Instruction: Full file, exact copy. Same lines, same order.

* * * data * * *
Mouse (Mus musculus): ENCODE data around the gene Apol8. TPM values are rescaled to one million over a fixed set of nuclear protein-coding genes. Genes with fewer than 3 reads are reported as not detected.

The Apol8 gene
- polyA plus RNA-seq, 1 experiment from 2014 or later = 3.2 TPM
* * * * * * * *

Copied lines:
Mouse (Mus musculus): ENCODE data around the gene Apol8. TPM values are rescaled to one million over a fixed set of nuclear protein-coding genes. Genes with fewer than 3 reads are reported as not detected.

The Apol8 gene
- polyA plus RNA-seq, 1 experiment from 2014 or later = 3.2 TPM